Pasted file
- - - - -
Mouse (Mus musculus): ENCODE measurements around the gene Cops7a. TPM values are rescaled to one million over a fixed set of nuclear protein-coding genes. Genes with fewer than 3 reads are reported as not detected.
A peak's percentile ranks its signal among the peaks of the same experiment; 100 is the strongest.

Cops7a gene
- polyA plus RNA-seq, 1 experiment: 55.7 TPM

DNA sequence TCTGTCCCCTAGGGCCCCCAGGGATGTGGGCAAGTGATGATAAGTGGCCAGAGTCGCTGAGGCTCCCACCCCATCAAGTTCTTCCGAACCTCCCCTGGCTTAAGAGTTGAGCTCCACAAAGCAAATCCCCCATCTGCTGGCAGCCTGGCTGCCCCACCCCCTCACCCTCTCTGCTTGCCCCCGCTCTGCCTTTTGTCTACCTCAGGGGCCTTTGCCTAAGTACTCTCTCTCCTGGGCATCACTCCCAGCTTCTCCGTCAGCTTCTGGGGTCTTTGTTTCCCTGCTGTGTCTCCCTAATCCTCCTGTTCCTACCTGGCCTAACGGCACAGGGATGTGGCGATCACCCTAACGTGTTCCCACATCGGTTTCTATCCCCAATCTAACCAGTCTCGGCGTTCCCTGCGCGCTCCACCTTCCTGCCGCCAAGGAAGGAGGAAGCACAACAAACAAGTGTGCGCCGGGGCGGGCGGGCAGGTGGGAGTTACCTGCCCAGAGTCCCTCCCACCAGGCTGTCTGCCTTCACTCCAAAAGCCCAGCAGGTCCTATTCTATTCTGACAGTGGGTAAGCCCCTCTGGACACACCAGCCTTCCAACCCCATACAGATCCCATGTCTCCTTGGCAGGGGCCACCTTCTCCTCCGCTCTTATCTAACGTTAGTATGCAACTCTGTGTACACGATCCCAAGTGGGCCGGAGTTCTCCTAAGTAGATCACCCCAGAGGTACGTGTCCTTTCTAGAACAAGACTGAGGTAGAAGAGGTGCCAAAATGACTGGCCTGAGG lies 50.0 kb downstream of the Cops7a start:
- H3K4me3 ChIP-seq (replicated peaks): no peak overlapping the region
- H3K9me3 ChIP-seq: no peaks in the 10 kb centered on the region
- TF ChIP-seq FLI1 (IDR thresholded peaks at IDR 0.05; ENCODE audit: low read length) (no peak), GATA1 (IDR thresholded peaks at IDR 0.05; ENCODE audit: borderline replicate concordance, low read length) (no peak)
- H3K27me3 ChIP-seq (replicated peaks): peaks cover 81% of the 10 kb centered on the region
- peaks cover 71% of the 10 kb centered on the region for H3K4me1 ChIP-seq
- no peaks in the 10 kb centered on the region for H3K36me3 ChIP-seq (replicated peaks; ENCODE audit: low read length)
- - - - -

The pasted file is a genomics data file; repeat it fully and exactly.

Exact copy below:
Mouse (Mus musculus): ENCODE measurements around the gene Cops7a. TPM values are rescaled to one million over a fixed set of nuclear protein-coding genes. Genes with fewer than 3 reads are reported as not detected.
A peak's percentile ranks its signal among the peaks of the same experiment; 100 is the strongest.

Cops7a gene
- polyA plus RNA-seq, 1 experiment: 55.7 TPM

DNA sequence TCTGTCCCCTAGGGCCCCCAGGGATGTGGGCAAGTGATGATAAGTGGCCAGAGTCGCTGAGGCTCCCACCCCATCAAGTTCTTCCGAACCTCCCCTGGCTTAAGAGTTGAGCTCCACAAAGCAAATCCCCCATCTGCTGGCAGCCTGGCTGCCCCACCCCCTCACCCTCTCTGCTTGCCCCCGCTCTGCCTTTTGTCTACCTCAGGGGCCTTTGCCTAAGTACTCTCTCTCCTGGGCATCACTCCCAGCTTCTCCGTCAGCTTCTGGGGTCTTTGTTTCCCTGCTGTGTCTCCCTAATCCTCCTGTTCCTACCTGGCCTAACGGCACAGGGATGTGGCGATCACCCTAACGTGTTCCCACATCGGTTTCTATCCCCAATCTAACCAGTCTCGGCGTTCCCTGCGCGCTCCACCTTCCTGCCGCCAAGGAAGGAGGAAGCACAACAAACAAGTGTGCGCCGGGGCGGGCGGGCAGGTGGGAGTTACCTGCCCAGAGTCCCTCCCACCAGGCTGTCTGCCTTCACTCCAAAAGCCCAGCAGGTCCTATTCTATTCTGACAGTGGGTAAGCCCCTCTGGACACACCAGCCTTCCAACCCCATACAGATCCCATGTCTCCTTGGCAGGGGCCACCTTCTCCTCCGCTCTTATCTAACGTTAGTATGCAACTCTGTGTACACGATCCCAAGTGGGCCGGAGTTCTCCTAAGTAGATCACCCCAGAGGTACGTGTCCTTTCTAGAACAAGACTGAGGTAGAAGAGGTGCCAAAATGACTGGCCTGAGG lies 50.0 kb downstream of the Cops7a start:
- H3K4me3 ChIP-seq (replicated peaks): no peak overlapping the region
- H3K9me3 ChIP-seq: no peaks in the 10 kb centered on the region
- TF ChIP-seq FLI1 (IDR thresholded peaks at IDR 0.05; ENCODE audit: low read length) (no peak), GATA1 (IDR thresholded peaks at IDR 0.05; ENCODE audit: borderline replicate concordance, low read length) (no peak)
- H3K27me3 ChIP-seq (replicated peaks): peaks cover 81% of the 10 kb centered on the region
- peaks cover 71% of the 10 kb centered on the region for H3K4me1 ChIP-seq
- no peaks in the 10 kb centered on the region for H3K36me3 ChIP-seq (replicated peaks; ENCODE audit: low read length)